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Briefing to the Security Council: Threats to International Peace and Security: Mr. Thomas Markram, Director and Deputy to the High Representative for Disarmament Affairs (13 May 2022)

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As delivered

Mr. President,
Distinguished Members of the Security Council,
I would like to extend my appreciation to Council members for the opportunity to brief you this morning.

I am aware that the Russian Federation has submitted new information regarding allegations of biological weapons programmes in Ukraine.

I wish to note that Under-Secretary-General Nakamitsu informed the Council in her respective briefings on 11 and 18 March 2022, that the United Nations was not aware of any biological weapons programmes in Ukraine. This remains the case today.

I would like to note that the United Nations currently has neither the mandate nor the technical or operational capacity to investigate this information.

I recall that the relevant instrument of international law is the 1972 Biological Weapons Convention, which prohibits the development, production, acquisition, transfer, stockpiling and use of biological and toxin weapons.

The Russian Federation, the United States, and Ukraine are all States Parties to the Biological Weapons Convention.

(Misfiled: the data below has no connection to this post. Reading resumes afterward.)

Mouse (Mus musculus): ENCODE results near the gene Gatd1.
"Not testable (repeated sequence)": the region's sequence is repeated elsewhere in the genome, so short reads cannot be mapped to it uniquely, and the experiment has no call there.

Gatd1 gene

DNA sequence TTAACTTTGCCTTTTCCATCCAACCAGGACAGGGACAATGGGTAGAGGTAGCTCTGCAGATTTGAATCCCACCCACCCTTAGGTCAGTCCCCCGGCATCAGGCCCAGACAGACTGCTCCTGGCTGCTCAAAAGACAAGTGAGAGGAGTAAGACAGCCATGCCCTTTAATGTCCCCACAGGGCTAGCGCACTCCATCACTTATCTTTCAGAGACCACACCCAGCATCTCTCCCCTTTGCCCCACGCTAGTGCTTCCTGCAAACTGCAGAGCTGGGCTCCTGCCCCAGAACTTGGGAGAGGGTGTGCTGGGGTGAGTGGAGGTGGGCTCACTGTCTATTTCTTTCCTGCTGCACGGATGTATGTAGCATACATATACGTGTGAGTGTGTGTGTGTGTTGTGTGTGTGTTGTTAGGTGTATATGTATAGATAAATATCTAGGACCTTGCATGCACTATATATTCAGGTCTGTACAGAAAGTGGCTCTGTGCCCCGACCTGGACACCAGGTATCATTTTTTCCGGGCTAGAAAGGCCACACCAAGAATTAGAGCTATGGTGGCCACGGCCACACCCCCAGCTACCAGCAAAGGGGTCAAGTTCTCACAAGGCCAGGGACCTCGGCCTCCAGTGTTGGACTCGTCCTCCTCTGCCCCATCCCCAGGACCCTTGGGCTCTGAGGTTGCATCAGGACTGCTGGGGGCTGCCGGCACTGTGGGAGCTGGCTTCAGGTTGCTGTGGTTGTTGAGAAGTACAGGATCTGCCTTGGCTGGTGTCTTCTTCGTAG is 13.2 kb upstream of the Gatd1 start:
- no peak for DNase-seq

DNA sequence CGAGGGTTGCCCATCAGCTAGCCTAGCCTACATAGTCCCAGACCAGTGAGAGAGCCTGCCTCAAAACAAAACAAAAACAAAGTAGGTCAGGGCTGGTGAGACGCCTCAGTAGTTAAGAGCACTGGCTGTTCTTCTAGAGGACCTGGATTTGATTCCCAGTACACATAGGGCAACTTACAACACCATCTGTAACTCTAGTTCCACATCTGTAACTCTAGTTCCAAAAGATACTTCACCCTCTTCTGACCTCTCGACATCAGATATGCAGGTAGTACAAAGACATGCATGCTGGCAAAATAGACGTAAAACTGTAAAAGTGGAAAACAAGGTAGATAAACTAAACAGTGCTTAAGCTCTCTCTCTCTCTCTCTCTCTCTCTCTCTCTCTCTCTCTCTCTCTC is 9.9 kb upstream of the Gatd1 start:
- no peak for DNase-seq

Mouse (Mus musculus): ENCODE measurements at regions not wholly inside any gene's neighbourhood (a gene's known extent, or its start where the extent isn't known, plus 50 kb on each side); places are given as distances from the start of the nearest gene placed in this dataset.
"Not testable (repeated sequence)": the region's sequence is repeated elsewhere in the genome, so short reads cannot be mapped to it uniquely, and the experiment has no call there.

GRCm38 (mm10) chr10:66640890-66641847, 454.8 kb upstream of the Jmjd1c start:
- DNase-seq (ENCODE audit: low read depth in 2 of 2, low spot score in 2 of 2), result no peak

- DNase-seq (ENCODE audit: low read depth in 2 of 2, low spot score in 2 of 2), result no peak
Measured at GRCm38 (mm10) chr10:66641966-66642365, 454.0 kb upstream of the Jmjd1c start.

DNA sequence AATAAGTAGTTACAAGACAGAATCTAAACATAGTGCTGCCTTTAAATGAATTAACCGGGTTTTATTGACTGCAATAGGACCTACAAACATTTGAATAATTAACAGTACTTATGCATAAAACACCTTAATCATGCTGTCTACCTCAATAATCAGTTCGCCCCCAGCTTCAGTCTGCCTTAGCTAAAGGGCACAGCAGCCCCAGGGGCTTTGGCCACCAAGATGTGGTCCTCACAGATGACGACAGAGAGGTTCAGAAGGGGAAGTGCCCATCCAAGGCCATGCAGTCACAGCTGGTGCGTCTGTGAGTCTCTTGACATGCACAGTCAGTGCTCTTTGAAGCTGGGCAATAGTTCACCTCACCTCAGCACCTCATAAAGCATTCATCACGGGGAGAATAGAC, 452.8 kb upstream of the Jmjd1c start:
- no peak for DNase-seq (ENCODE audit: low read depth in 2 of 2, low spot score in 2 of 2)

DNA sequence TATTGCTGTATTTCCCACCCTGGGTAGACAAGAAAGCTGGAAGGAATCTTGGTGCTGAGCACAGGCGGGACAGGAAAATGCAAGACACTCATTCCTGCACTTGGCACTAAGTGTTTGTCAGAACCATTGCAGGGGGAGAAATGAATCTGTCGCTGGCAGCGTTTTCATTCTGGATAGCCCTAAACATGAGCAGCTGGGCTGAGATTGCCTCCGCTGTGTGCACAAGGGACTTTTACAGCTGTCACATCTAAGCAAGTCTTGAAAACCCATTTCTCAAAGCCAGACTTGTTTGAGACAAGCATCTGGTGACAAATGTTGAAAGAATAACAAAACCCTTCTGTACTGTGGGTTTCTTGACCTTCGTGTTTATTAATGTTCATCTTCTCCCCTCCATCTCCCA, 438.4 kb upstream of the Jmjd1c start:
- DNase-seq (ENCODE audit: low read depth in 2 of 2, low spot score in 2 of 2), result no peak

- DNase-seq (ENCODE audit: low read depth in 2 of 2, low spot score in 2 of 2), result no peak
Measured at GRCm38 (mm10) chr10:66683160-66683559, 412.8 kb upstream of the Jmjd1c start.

Mr. President,

The Biological Weapons Convention does contain several measures to which concerned States Parties can have recourse in order to address situations in which they have concerns or suspicions about the activities of their peers.
For example, pursuant to Article V of the Convention, its States Parties undertake to consult one another and to co-operate in solving any problems which may arise in relation to the objective of, or in the application of the provisions of, the Convention.

Such consultation and cooperation can take place through appropriate international procedures, including on a bilateral basis between the concerned States Parties.

One such international procedure that has been elaborated within the framework of the Biological Weapons Convention is the convening of a consultative meeting.

Other possibilities for addressing concerns between States Parties also exist under Article V of the Convention, as well as under Article VI.

I would therefore encourage any States Parties with compliance concerns to use the procedures available under the Convention.

The United Nations Office for Disarmament Affairs stands ready to support any procedures under the Biological Weapons Convention that States Parties may decide to use.

As Under-Secretary-General Nakamitsu had mentioned in her previous statements to the Council, the Biological Weapons Convention needs to be operationalized and institutionalized to ensure it is properly equipped and resourced to face future challenges. The Convention’s upcoming Ninth Review Conference in November and December this year presents an ideal opportunity for its States Parties to strengthen the Convention.

I thank you very much for your attention.